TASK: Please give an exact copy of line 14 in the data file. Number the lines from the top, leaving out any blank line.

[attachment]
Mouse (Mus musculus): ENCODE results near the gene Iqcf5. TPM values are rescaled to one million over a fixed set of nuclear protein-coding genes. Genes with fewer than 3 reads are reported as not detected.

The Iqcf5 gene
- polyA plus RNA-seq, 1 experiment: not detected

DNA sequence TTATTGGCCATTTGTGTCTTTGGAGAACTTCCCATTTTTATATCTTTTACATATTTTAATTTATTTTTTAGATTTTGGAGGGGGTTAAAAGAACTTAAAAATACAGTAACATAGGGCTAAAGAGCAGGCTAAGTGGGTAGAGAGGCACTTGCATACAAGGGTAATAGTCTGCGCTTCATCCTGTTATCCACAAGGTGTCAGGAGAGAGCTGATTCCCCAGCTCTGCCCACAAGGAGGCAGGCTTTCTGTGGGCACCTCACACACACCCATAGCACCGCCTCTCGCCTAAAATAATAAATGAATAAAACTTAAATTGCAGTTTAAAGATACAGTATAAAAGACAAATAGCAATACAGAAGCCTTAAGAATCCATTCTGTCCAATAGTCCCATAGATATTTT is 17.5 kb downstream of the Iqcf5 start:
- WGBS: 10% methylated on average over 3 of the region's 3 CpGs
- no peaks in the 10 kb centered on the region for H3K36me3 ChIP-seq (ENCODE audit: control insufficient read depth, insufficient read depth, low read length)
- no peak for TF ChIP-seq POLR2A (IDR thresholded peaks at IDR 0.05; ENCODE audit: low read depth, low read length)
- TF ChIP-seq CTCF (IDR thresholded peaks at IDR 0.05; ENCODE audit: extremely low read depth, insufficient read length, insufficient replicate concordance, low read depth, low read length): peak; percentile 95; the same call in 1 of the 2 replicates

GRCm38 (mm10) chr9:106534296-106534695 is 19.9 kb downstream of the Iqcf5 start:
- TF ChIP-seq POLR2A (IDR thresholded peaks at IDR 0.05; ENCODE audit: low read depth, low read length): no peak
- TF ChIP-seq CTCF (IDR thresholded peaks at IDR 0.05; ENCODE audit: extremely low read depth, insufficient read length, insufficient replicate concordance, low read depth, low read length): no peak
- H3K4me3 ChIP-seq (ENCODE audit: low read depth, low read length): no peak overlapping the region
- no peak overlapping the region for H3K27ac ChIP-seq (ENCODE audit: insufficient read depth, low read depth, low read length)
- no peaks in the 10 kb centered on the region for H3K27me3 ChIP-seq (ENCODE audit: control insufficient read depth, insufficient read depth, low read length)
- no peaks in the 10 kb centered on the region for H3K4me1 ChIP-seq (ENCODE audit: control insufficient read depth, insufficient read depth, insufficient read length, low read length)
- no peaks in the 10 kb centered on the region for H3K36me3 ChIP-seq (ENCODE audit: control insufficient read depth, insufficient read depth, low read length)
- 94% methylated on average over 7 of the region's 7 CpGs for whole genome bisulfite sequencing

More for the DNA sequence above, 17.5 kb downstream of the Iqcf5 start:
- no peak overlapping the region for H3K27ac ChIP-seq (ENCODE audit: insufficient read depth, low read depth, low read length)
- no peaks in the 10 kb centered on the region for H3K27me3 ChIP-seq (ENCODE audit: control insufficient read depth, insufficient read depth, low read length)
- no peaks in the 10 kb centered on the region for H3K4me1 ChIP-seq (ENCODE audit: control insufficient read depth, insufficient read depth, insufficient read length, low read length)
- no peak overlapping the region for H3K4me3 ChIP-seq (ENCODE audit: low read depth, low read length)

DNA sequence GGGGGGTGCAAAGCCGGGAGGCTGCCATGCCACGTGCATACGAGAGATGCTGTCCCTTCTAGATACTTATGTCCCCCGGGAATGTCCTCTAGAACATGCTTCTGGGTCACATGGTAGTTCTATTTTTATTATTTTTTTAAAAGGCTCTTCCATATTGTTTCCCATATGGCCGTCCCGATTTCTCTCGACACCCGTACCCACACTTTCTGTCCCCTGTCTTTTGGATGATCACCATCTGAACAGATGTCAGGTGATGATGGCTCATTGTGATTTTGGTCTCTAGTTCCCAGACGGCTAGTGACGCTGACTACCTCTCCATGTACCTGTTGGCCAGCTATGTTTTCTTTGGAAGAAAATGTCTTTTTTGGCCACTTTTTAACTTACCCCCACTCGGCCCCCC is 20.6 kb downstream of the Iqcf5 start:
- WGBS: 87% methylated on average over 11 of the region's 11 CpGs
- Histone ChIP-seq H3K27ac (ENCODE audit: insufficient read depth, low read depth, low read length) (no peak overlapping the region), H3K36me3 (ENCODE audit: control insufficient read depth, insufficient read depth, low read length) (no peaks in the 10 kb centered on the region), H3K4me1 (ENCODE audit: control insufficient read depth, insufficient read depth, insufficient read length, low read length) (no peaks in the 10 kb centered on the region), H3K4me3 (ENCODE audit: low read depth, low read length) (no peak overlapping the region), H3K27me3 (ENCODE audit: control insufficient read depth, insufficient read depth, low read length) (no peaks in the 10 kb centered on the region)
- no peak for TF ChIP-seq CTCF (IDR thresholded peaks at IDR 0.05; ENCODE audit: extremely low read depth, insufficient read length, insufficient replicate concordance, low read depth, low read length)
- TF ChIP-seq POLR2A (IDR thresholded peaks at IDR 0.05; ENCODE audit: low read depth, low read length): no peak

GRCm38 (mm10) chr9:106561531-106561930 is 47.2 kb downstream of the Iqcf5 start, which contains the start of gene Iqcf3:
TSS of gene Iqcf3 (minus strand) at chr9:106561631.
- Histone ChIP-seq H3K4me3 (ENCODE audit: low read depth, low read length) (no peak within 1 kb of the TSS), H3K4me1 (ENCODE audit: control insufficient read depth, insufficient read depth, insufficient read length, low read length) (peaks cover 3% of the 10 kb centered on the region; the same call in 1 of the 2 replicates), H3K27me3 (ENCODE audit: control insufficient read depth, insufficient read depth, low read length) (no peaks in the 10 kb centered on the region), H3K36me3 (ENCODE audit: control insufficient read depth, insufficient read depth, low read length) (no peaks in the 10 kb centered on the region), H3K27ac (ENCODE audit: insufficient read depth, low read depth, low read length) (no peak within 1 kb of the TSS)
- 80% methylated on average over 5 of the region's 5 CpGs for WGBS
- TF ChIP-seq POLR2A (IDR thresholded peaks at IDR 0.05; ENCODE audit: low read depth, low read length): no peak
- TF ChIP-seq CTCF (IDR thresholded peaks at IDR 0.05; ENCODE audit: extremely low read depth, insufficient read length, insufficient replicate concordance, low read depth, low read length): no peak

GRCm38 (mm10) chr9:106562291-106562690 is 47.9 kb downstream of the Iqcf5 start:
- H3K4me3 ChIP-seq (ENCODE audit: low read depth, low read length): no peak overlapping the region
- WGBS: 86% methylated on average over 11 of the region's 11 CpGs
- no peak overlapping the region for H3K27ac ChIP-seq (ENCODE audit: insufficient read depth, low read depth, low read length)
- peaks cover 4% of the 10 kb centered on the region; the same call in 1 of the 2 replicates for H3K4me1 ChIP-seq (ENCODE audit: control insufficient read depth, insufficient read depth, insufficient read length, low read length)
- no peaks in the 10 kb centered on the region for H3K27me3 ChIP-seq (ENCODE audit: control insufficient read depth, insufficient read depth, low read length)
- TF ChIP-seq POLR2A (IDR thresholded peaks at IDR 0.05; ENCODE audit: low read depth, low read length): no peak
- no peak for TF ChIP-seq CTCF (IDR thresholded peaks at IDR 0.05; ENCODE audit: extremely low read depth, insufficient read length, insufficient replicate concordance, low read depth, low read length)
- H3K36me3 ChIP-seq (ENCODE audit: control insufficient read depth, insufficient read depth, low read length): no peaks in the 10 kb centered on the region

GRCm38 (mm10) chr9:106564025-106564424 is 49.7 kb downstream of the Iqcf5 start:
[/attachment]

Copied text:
- no peaks in the 10 kb centered on the region for H3K27me3 ChIP-seq (ENCODE audit: control insufficient read depth, insufficient read depth, low read length)